Unfortunately the direct data source we need to look at is on a broken link :x http://www.lsac.org/lsacresources/data/

I found another source here --LinkRemoved--

roughly 33% more female "Hispanics" take the lsat than male "Hispanics"

roughly 46% more female PRs take the lsat than male PRs

roughly 75% more female AAs take the lsat than male AAs

essentially NA is even between male and female test takers

So I think its fair to assume there would be a slight bump for MA/PR but not NA. However neither would be as significant as AA. On the other hand, Hispanic/PR males score on 2 points higher on average than Hispanic/PR females. But id still guess Hispanic/PR males have a really slight advantage over their female counterparts with equal LSAT scores because of the raw number them with a particular score. The slight advantage is probably insignificant enough to disregard.


This is where the LSAT statistics get very specific. The numbers below represent the number of female testers in each ethnicity. How do your LSAT scores seem to compare to those with a similar genetic and gender background?

•American Indian or Alaskan Native:
Number of Testers: 232
Mean: 144.32
Standard Deviation: 9.53

•Asian:
Number of Testers: 4,120
Mean: 152.33
Standard Deviation: 10.23

•Black or African American:
Number of Testers: 7,236
Mean: 141.43
Standard Deviation: 8.41

•Canadian Aboriginal:
Number of Testers: 9
Mean: 146.67
Standard Deviation: 10.45

•Native Hawaiian or Other Pacific Islander:
Number of Testers: 93
Mean: 144.51
Standard Deviation:8.68

•Hispanic or Latino:
Number of Testers: 4,105
Mean: 145.37
Standard Deviation: 9.07

•Puerto Rican:
Number of Testers: 1,110
Mean: 137.41
Standard Deviation: 9.71

•White or Caucasian:
Number of Testers: 25,299
Mean: 151.98
Standard Deviation: 9.19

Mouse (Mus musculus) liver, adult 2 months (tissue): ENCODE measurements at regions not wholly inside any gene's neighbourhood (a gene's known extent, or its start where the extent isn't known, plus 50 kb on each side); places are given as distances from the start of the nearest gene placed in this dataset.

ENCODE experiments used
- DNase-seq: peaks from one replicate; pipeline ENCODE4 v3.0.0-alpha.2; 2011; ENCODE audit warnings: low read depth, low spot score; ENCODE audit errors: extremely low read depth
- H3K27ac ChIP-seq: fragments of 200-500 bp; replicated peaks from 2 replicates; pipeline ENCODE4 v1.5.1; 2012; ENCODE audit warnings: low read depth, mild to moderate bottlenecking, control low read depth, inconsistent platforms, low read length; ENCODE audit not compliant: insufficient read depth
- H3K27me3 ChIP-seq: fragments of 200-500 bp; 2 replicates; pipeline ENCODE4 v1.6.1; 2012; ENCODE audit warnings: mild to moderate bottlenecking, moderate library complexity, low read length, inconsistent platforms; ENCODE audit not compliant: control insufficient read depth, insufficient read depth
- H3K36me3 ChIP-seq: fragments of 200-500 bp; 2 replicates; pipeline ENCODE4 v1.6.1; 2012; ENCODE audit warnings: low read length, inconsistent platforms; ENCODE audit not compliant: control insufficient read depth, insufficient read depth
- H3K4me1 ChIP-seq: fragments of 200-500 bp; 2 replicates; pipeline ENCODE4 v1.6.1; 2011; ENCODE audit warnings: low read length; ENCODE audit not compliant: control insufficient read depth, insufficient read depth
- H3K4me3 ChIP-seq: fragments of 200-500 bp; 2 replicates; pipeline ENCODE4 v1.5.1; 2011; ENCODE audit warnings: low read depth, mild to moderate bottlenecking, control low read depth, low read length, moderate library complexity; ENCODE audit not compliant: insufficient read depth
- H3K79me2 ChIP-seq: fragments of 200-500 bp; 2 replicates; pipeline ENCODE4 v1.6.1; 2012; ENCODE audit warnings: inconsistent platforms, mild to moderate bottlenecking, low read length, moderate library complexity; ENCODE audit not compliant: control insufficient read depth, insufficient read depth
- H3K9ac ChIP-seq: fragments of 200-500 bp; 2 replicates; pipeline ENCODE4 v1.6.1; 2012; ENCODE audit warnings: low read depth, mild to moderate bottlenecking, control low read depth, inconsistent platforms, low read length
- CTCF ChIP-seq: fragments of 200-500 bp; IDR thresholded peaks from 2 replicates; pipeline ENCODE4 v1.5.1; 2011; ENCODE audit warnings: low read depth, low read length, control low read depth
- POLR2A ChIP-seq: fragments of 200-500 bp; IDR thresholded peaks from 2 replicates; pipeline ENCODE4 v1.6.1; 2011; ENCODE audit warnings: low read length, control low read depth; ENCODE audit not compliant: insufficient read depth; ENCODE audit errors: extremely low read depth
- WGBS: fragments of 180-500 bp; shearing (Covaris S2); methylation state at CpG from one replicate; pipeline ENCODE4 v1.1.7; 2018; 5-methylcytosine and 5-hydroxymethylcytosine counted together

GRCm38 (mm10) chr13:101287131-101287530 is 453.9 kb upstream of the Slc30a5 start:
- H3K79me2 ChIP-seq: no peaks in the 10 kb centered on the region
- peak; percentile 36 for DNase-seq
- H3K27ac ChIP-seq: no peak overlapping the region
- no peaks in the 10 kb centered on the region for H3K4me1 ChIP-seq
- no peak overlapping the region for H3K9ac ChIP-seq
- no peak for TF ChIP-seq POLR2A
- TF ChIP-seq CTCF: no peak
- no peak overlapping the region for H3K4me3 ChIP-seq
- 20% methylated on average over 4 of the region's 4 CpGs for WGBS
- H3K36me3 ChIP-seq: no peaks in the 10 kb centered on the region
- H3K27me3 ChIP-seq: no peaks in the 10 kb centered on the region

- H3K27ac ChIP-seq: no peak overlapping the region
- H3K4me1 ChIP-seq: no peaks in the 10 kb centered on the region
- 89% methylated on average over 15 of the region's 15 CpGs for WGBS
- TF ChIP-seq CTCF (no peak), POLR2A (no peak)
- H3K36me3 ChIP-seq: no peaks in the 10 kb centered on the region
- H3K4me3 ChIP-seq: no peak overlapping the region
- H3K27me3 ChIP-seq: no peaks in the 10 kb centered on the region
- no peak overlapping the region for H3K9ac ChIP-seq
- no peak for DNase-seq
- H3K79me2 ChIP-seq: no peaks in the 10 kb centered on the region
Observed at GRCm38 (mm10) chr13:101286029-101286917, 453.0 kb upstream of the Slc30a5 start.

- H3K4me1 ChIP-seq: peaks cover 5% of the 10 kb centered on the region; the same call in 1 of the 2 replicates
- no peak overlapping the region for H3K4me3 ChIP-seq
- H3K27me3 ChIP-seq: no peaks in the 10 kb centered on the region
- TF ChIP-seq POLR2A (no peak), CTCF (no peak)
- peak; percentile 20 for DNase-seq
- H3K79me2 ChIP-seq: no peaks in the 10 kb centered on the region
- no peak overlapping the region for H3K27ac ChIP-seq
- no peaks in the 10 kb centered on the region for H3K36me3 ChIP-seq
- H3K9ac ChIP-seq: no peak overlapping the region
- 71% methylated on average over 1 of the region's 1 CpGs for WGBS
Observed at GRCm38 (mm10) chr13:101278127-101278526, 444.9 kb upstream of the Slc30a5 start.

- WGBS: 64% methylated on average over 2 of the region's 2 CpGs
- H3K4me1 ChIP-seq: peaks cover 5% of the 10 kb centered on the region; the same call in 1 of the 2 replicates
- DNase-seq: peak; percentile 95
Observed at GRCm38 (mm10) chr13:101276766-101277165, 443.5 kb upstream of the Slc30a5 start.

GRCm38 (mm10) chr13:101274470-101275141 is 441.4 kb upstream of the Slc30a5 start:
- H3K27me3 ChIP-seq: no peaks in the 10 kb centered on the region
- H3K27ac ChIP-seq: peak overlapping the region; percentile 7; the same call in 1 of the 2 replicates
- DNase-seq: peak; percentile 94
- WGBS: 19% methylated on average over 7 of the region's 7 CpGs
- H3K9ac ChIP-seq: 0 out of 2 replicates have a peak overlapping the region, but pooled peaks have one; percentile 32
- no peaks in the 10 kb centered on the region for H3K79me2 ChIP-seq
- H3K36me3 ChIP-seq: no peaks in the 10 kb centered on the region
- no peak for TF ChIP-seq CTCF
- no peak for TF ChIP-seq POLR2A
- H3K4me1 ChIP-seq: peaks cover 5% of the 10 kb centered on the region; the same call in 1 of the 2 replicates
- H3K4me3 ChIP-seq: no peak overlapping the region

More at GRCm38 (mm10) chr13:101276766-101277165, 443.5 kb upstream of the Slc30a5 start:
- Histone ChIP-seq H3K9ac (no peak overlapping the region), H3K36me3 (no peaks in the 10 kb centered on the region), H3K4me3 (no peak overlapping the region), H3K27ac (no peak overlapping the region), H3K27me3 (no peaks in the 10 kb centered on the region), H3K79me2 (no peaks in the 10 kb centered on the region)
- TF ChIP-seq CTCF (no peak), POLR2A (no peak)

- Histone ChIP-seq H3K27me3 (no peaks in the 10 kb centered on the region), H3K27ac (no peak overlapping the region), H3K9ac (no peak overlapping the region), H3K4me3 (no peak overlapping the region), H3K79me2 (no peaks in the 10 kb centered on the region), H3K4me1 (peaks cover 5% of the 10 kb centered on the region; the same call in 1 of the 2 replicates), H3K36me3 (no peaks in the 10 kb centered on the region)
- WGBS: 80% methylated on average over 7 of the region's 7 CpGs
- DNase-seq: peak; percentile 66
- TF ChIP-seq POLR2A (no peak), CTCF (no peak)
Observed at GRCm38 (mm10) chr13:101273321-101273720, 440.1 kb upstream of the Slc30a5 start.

•Multiple Ethnicities:
Number of Testers: 3,549
Mean: 148.35
Standard Deviation: 9.85

•No Response:
Number of Testers: 530
Mean: 155.05
Standard Deviation: 9.81

Average LSAT Scores By Male Gender And Ethnicity

And here is the counterpart which represents the male testers in each ethnicity.

•American Indian or Alaskan Native:
Number of Testers: 242
Mean: 147.03
Standard Deviation: 8.67

•Asian:
Number of Testers: 3,388
Mean: 153.10
Standard Deviation: 10.85

•Black or African American:
Number of Testers: 4,217
Mean: 142.54
Standard Deviation: 9.09

•Canadian Aboriginal:
Number of Testers: 8
Mean: 151.75
Standard Deviation: 9.36

•Native Hawaiian or Other Pacific Islander:
Number of Testers: 54
Mean: 149.32
Standard Deviation: 10.41

•Hispanic or Latino:
Number of Testers: 3,108
Mean: 147.57
Standard Deviation: 9.34

•Puerto Rican:
Number of Testers: 750
Mean: 138.99
Standard Deviation: 9.57

•White or Caucasian:
Number of Testers: 31,629
Mean: 153.44
Standard Deviation: 9.27

•Multiple Ethnicities:
Number of Testers: 2,929
Mean: 151.22
Standard Deviation: 9.67

•No Response:
Number of Testers: 854
Mean: 155.93
Standard Deviation: 9.34

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Dr.Zer0
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Re: Gender important?

Postby Dr.Zer0 » Wed Dec 04, 2013 12:41 am

Thanks for the follow up Nova